Today is Friday the 13th, and we all know what that means. That's right: The day after that is Saturday the 14th.
Low @ Fitzgerald Theater
Over the past two decades, Low have developed their dreamy style, polishing their cautious electric textures, contemplative melodies, and fragile harmony singing into mild, immersive, almost meditative guitar blankets that still resemble complete, legible rock songs. But the Duluth band’s most recent album, 2018’s Double Negative, fractured that sound, sending guitar shards and digital crunches flying into a thousand tiny pieces. Buried beneath a flickering haze of static, at once louder and less encumbered by songform, it’s an extreme, experimental album, but no less gentle. The band has described Double Negative as a response to contemporary political horror, which comes through less in the fragmentary lyrics than the general mood: exhausted, mournful, trying to hang onto stray moments of empathy and coherence. Entwining their voices as always, Alan Sparhawk and Mimi Parker sound ghostlier and more entangled than ever. This show celebrates the 20th anniversary of their 1999 Christmas EP. 7 p.m. $35. 10 E. Exchange St., St. Paul. More info here.—Lucas Fagen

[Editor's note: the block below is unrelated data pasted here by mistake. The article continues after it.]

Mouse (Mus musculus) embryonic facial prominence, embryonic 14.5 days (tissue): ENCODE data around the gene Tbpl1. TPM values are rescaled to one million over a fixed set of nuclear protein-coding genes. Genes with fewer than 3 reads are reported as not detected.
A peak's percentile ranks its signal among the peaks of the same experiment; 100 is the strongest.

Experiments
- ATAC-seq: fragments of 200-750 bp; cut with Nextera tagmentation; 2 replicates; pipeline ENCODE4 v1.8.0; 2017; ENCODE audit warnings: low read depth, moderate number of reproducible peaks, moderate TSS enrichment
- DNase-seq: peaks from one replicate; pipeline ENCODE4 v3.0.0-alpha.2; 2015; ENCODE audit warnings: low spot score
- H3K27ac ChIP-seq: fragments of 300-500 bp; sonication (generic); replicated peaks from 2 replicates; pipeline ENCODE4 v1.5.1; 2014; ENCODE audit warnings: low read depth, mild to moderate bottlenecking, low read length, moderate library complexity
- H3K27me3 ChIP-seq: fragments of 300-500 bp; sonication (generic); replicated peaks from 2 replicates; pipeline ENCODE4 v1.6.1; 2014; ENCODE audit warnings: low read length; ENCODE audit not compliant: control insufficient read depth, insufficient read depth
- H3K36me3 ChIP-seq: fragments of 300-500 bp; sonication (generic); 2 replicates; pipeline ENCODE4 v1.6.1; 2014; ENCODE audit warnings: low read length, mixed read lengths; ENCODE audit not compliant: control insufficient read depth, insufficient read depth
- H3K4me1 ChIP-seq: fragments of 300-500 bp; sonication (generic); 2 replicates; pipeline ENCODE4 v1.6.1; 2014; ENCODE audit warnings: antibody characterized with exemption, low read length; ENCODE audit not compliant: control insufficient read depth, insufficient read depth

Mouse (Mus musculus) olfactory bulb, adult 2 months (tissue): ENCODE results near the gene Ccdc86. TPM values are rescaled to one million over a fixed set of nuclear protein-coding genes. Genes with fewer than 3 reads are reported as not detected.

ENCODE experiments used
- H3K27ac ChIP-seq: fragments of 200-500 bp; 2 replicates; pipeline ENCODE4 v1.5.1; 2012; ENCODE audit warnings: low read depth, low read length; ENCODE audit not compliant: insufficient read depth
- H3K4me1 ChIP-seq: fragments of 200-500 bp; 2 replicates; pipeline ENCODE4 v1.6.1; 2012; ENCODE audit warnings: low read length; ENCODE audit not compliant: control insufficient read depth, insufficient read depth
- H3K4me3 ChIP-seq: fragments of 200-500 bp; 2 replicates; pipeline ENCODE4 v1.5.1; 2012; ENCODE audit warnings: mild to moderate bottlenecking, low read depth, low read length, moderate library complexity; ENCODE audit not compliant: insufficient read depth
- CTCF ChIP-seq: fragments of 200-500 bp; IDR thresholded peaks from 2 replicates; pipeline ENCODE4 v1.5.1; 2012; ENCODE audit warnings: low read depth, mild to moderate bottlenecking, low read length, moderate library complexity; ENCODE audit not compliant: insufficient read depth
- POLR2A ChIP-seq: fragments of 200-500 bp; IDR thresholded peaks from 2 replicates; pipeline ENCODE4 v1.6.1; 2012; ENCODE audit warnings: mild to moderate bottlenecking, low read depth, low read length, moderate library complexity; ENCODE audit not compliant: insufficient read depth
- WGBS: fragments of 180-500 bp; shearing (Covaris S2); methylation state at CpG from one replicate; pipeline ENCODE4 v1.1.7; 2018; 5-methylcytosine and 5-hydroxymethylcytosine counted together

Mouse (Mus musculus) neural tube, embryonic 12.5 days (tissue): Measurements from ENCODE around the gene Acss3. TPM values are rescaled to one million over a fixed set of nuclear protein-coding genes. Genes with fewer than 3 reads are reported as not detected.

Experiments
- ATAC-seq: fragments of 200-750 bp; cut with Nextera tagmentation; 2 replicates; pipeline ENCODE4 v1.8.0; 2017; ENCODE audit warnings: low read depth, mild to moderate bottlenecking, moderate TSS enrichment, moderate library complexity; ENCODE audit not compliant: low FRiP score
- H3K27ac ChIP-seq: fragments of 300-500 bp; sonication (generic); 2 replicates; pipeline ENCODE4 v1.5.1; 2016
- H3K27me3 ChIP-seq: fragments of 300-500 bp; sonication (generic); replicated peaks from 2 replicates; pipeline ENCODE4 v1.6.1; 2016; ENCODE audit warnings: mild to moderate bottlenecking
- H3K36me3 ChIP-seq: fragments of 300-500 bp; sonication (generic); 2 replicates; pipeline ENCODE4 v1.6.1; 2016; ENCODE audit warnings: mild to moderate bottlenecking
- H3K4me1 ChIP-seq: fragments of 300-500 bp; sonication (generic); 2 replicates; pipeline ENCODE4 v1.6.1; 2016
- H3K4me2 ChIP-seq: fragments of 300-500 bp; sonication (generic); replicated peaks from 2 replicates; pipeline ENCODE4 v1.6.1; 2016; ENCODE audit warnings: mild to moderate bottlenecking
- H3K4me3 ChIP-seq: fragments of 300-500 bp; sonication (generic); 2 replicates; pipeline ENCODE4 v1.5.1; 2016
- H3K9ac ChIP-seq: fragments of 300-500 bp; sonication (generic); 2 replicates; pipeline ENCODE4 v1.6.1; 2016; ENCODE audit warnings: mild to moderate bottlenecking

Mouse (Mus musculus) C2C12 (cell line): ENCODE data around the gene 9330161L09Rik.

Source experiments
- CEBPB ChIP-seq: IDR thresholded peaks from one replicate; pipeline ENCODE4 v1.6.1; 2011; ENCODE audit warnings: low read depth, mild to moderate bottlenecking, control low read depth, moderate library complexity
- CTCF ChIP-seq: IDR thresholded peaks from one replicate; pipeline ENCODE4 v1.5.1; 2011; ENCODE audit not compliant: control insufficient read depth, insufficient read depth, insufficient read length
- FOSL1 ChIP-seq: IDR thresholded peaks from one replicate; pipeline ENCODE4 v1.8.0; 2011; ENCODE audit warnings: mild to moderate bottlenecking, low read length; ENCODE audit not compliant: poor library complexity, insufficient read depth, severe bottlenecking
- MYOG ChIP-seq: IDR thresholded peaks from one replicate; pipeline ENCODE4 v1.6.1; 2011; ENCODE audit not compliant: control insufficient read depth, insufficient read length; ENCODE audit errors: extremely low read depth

Jazz at Lincoln Center Orchestra @ Orchestra Hall
Stylishly setting the standard for contemporary big bands, the 15-strong Jazz at Lincoln Center Orchestra, led by trumpeter Wynton Marsalis, boasts a world class lineup featuring the likes of reed players Sherman Irby and Victor Goines. With a sugarplum dusting of Marsalis’ New Orleans flair, the JLCO will swing through seasonal baubles likely from the band’s two volumes of Big Band Holidays. The latest cool yule disc features live cuts from recent annual shows with stellar vocal guests, including Catherine Russell and Aretha Franklin, who seriously jingles on “O Tannenbaum.” 8 p.m. $50.75-120.75. 1111 Nicollet Mall, Minneapolis. More info here.—Rick Mason
Fareed Haque and the Flat Earth Ensemble @ Turf Club
Haque is a guitar stylist with abundant technique, steeped in the classical music tradition as well as jazz. But the Flat Earth Ensemble’s fusion of jazz and Punjabi music (from the South Asian region along the Indian-Pakistani border) seems closest to his heart. It’s a relatively large band, with multiple drummers, tabla players, and keyboardists, and its rare appearance here on the short tour is likely a result of our proximity to Haque’s native Chicago. 8 p.m. $22 ($25 at the door) 1601 University Ave., St. Paul. More info here.—Britt Robson
Geoff Keezer @ Crooners
Keezer is somewhat of a local, a prodigy out of the surprisingly fertile jazz environment of Eau Claire who at 17 became the pianist in the final edition of Art Blakey’s Jazz Messengers in the late 1980s. Since then he’s worked with top-drawer talent as a bandleader, sideman, and accompanist for vocals. This pair of solo shows in the intimate, no-talking-allowed Dunsmore Room should provide a vivid sample of his current approach to the jazz canon. 6:30 & 8:30 p.m. $25. 6161 Highway 65 NE, Minneapolis. More info here.—Britt Robson
Complete Friday music listings here.
Hot Tuna @ Fitzgerald Theater